Defining your grassroots advocacy message

November 14, 2017

Table with stationary supplies

Ideally, you will be reaching out to your legislator to touch base and build a functional, professional relationship in which you educate your elected official about your district or school site. But you could also find yourself having a direct “ask” of your elected official, and that can be harder to navigate, especially if you don’t have a relationship. Ultimately, the strategy remains the same – Educate, then Advocate. If the “Educate” portion is cut short, the talking points do not change. Several strategies to consider when developing your “ask” message:

Tell your story

You are the expert and a key member of the community. You know how changes to laws and regulations are implemented and how they impact students and schools. Be ready to share your community’s perspective without sounding accusatory toward your representative. Take a more explanatory route. If your elected official is new to their role, or does not have education as an “area of interest” on their website, offer yourself as a resource if they have questions. The more helpful you are, the more your legislator will seek you out when looking for insight on an issue.

K.I.S.S.

With talking points, Keep It Super Simple. Avoid jargon, overly technical terms, or acronyms that mean more to the education community than to your legislator. Take some time to translate technical Ed-speak into layman's terms. Your message should be consistent, community-based, and short enough to remember and repeat easily. Inspiring and motivating stories about students are always a big hit. If you are at a school site during your meeting or event, pair these stories with actual students. Another tip: your legislator may raise concerns that take your discussion off-topic – bring the conversation back to your message before ending the moving on.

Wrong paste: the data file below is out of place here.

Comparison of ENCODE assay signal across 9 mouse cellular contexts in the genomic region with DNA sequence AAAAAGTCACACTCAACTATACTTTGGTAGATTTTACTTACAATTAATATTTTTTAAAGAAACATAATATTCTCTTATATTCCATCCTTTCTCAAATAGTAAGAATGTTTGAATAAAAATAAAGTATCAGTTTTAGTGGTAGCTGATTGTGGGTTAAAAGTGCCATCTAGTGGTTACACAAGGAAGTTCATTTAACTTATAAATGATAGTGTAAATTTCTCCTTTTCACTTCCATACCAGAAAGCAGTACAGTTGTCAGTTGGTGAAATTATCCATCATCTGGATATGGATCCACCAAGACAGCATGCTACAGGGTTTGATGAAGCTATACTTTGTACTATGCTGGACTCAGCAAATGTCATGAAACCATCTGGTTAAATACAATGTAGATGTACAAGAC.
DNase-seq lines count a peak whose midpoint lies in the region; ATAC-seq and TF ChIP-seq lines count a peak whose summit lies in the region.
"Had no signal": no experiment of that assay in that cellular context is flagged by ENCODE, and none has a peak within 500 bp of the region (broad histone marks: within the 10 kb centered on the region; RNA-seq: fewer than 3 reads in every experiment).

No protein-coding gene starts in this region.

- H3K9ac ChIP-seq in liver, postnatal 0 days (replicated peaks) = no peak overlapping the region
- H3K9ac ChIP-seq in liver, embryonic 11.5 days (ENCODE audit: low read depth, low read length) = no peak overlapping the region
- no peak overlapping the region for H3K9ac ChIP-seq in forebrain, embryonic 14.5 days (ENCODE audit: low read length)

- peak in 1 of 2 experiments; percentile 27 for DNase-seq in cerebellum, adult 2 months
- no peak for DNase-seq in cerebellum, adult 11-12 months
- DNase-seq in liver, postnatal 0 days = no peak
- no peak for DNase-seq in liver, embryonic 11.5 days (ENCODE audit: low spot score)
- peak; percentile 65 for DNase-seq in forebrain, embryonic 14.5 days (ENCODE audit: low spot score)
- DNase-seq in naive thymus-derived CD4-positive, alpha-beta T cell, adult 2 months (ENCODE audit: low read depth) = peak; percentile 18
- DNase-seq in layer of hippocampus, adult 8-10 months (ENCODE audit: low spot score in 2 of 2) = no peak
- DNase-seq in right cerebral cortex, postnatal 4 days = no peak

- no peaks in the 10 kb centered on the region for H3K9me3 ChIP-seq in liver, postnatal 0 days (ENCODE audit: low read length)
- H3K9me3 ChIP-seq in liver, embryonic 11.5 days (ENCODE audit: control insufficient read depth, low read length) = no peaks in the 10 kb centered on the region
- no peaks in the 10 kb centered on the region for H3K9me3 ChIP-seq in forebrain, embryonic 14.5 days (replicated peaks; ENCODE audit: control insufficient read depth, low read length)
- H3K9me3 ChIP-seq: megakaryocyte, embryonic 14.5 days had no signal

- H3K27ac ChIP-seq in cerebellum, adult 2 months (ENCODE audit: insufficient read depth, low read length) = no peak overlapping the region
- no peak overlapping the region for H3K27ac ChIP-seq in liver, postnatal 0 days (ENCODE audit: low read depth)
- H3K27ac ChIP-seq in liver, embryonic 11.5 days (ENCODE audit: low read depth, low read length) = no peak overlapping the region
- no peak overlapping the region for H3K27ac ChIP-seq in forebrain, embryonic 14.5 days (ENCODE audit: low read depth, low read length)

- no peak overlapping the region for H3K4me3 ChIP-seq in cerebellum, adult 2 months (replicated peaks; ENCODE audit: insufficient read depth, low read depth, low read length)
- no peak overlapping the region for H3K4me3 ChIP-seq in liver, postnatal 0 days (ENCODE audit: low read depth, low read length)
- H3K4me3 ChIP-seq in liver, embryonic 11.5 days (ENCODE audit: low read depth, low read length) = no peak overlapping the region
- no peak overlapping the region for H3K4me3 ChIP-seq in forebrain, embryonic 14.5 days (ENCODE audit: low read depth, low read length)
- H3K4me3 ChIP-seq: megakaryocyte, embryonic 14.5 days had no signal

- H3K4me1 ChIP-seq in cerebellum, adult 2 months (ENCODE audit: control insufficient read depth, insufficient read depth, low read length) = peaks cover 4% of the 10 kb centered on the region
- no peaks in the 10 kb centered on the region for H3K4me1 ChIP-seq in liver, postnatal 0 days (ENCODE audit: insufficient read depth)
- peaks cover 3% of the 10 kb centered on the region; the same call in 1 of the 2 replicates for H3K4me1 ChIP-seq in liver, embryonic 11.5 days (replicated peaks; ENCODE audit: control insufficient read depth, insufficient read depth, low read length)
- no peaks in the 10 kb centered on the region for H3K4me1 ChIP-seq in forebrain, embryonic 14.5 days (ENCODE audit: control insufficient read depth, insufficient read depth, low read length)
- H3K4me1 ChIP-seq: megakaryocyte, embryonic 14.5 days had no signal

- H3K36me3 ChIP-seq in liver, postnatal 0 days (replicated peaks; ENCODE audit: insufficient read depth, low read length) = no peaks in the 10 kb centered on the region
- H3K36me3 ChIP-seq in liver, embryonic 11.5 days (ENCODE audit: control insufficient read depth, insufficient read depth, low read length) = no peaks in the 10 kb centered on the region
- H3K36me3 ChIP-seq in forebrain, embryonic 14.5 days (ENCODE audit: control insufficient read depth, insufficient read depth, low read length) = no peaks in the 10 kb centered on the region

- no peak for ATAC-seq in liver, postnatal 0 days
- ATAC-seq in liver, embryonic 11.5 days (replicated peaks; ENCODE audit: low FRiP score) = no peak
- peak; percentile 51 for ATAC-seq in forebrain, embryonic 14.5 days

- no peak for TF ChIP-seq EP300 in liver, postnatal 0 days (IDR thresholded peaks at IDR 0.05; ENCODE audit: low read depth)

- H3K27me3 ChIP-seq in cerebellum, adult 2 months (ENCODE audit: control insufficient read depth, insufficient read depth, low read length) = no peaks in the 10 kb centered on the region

Employee at desk

Test your message

Once you have talking points and stories, find credible, friendly, likeable, and trustworthy spokespeople, but keep the number of speakers to a minimum – switching speakers during an event or meeting can detract from the message. Before your event or meeting, test your message on community members who can offer constructive criticism for revision. This can be trickier if you have a one-on-one meeting with your legislator, so practice with someone who has experience speaking with elected officials. If you need someone to listen to your talking points, reach out to an ACSA Political Affairs staff member. Emails, calls, and meetings are always welcome.

Know your audience

In one-on-one meetings, introduce yourself with your occupation and district name, then add “ACSA member.” Elected officials will not know ACSA regions, so avoid that detail. Taper your message for a large presentation; add details during a more intimate meeting. Try to anticipate questions, and have answers ready. It is okay to say you don’t have an answer. Honesty is the best policy. But offer to follow-up and keep business cards on hand. Be friendly – but not a friend. Educate, then Advocate. Help others learn your perspective, then work on influencing their decisions.

Learn more about ACSA’s Advocacy in Action and see our latest updates here.

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